The Button Slide – A Fine Motor Activity

thebuttonslide_mylifewithlittlesWhat are Fine Motor Skills?  When we talk about fine motor skills, we are usually referring to a child’s movement of small muscles in their hands, fingers, and wrists. Examples of fine motor movement include: picking up and manipulating small objects, holding a crayon or feeding utensil, and buttoning/zipping a jacket.  Fine motor skills are an essential part of daily living activities such as dressing, feeding and playing. Research shows that along with attention and general knowledge, fine motor skills can also be a predictor of math, reading, and science success in school.

Try one of my FAVORITE fine motor activities: The Button Slide!

How does it work? Children practice buttoning skills by sliding pieces of different textured fabric over a button and down a long piece of ribbon.


  • Two buttons  (I chose large buttons, about 1″ wide. Smaller buttons can work too.)
  • One long piece of ribbon (Mine is about 2 ½ feet long.)
  • Needle and thread
  • Scissors
  • Fabric squares (at least 3×3”) I also used a few different colors/patterns of felt.

*Note: Before running out to the nearest craft store, see how many of these materials you have lying around your house. You can easily recycle old clothing, towels, and blankets for this project.


  • Step 1: Sew one button to each end of your ribbon. You want to be sure the buttons won’t come off when the little one pulls on them.
  • Step 2: Grab some fabric scraps. The more variety in color, pattern and texture, the better. Measure and cut squares at least 3×3” in size. Feel free to get creative and cut slightly larger squares, or even other shapes.
  • Step 3: Fold one fabric square in half and cut a slit about ¾ of an inch in length – when you open it, the slit will be about 1 ½ inches long.

*Tip: Test out your first square by inserting the button through the slit. This will give you an idea of how easy/difficult it will be for your child to thread the squares onto the ribbon. You don’t want the slit to be so short that they have too hard of a time getting the button through, but you also don’t want it to be so much wider than the button that it makes it too easy.

  • Step 4: Repeat step 3 with your remaining fabric squares.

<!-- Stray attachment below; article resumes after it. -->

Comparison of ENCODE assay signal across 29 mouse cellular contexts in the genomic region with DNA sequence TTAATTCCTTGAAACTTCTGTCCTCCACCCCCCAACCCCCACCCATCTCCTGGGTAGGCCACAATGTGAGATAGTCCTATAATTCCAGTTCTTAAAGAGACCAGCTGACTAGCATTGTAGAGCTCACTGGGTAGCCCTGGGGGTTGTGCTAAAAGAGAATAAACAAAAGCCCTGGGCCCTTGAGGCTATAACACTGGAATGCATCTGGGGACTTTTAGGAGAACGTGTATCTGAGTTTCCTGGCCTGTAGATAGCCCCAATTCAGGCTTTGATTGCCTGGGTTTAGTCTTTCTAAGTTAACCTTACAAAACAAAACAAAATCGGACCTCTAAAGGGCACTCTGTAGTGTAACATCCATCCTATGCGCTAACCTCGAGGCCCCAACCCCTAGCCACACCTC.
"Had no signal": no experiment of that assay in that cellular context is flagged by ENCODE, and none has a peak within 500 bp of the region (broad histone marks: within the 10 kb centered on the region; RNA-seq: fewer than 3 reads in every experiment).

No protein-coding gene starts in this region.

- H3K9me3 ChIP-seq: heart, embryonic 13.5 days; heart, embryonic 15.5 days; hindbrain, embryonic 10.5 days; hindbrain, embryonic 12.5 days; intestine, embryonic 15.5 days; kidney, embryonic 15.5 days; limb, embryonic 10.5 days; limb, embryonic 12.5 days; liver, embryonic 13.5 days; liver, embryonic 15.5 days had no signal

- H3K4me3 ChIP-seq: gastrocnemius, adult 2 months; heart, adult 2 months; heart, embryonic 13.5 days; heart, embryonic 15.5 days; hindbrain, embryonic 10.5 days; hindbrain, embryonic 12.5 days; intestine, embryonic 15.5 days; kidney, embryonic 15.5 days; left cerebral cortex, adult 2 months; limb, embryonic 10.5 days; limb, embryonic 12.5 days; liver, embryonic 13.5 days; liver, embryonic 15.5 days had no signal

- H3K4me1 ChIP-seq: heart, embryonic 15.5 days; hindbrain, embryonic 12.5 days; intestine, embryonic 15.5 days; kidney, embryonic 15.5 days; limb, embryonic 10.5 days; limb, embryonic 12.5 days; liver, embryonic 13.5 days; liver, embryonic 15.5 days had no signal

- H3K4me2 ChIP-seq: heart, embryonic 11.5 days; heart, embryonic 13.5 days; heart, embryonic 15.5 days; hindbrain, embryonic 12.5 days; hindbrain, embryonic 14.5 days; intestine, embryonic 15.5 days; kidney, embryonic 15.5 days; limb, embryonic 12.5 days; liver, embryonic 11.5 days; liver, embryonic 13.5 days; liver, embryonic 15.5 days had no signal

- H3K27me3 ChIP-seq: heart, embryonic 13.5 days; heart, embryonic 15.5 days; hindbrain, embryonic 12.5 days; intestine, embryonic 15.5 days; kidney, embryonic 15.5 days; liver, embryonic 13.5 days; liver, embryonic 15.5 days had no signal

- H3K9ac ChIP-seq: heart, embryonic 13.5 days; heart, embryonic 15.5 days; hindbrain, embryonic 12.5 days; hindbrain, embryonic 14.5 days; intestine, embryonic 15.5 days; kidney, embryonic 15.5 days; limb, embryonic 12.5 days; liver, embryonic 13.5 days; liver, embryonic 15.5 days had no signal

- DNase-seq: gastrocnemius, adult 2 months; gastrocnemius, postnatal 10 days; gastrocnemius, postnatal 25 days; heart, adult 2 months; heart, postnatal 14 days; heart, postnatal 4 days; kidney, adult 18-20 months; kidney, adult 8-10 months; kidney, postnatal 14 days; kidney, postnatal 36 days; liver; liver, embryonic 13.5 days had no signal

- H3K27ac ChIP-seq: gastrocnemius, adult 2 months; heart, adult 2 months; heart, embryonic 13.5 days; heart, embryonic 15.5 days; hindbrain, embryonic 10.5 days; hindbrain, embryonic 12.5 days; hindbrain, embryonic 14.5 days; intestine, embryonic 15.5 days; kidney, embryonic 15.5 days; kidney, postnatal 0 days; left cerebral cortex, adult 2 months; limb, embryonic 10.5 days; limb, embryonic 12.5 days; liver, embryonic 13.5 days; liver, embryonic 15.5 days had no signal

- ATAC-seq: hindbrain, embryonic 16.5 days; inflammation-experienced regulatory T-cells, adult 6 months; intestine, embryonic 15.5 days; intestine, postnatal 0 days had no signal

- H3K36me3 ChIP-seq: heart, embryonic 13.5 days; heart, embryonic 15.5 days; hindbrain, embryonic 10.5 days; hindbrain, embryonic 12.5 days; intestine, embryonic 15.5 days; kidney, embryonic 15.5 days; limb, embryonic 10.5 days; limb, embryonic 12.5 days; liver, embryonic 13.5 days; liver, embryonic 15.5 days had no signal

And that’s it! In just a few short moments, you have created a fun fine motor activity.

Check out the extra benefits of the Button Slide:

  • It’s easy to store! You can store the fabric squares on the ribbon so you don’t lose track of them. Drop the button slide in a Ziploc bag and it is easily kept clean.
  • It’s quiet! You can easily take it with you as a quiet activity for your little one to do in waiting rooms and restaurants.
  • It can be a sensory experience! Using different types of fabric like denim, burlap, and wool are fun for your little ones to touch. This also promotes language if you talk about how each square looks and feels.
  • It promotes independence! Looking ahead to daily activities like dressing and potty training, this activity promotes the self-care independence your little one will need in school.

Parents, please remember:

Exposing your little one to activities that help them gain skills and independence is a wonderful thing. BUT keep in mind that children develop at their own pace. “The progression through the stages is more important than the age at which this happens. As long as kids are moving through the stages, it doesn’t matter if they get there slower than other kids.”  If you are ever concerned about your child’s progression or skill development, be sure to have a conversation with their pediatrician. If necessary, they can refer you to a qualified occupational therapist to further assess your little one’s development. In the meantime, just have fun!


I hope you enjoy this activity as much as we do. If you try it and and love it, please come back and share your success story, comments, or questions.

Thanks for reading!

8 thoughts on “The Button Slide – A Fine Motor Activity

  1. This is an awesome activity! One of my twins is a little behind in his fine motor skills, so I’m always looking for new activities he can do. This will be perfect. Thank you!


  2. This is great. I can still remember my mom letting me thread real buttons from her button tin onto a string. I loved it and I’m sure it held my attention and was good for building my hand-eye coordination. I like that felt/fabric is a safer option for little ones and won’t make as big of a mess as real buttons or beads.


  3. We used this when my son was little all the time for pincher practice and now he pretends it’s a snack, an alligator and my favorite, the geico from the Geico commercials 😉


  4. we had something like this when I was a little girl, in the 80s, but it was more accidental than planned. My mom did a lot of sewing, and I was obsessed with her button drawer. I’d always get in her way because I wanted to play with the buttons while she was sewing, so she’d sew the buttons onto chunks of fabric, sew button holes on other chunks of scrap fabric, and I’d sit there and very happily button and unbutton, button and unbutton, while she was sewing. I was playing with buttons and out of her hair.


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